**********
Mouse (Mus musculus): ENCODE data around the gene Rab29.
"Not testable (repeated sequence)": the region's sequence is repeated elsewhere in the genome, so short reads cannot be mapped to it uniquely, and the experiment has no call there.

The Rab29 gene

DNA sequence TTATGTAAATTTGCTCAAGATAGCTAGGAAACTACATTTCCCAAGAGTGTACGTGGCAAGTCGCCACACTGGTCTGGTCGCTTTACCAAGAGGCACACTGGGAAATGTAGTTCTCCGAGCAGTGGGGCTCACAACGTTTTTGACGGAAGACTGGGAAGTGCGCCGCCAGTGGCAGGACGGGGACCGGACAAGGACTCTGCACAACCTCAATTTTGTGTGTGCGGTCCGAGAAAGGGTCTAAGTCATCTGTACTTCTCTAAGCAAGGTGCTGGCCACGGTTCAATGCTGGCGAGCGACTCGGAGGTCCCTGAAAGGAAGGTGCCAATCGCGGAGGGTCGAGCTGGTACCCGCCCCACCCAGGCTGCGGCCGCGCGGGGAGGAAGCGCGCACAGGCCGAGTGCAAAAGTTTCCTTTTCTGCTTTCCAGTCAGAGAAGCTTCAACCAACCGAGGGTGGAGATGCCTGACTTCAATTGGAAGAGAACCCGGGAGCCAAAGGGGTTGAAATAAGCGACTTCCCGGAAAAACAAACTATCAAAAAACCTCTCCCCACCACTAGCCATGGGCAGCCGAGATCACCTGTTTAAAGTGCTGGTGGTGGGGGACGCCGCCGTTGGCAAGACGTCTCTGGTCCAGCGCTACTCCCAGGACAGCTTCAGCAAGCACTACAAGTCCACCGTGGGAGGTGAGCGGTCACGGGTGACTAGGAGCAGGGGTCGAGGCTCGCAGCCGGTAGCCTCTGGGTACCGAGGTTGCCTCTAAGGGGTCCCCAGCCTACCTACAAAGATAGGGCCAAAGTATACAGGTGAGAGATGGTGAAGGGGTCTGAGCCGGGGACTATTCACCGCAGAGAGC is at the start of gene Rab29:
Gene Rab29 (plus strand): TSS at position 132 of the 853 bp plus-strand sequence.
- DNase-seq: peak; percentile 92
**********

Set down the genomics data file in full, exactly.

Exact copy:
Mouse (Mus musculus): ENCODE data around the gene Rab29.
"Not testable (repeated sequence)": the region's sequence is repeated elsewhere in the genome, so short reads cannot be mapped to it uniquely, and the experiment has no call there.

The Rab29 gene

DNA sequence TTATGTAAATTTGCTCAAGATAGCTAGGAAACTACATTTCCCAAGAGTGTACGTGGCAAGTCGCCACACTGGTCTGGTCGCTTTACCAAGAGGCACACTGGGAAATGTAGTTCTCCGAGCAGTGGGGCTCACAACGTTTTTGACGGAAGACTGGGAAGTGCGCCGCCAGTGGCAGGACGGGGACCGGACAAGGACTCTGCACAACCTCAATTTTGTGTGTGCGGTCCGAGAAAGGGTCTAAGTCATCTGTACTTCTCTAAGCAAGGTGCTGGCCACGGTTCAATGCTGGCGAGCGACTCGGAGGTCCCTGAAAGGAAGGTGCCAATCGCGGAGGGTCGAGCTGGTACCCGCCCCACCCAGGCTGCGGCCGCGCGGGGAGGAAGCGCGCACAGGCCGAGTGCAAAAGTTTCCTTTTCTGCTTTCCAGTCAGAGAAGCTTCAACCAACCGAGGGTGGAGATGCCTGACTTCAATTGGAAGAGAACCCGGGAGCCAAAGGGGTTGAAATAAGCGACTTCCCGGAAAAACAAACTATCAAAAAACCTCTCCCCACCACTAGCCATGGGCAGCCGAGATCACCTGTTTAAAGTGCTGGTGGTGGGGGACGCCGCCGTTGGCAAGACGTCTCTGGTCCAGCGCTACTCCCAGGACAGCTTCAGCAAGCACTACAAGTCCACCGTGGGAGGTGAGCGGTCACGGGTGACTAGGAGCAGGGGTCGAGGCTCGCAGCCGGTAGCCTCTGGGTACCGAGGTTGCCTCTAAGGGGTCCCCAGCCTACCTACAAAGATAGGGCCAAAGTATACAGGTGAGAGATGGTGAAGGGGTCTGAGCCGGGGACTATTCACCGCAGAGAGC is at the start of gene Rab29:
Gene Rab29 (plus strand): TSS at position 132 of the 853 bp plus-strand sequence.
- DNase-seq: peak; percentile 92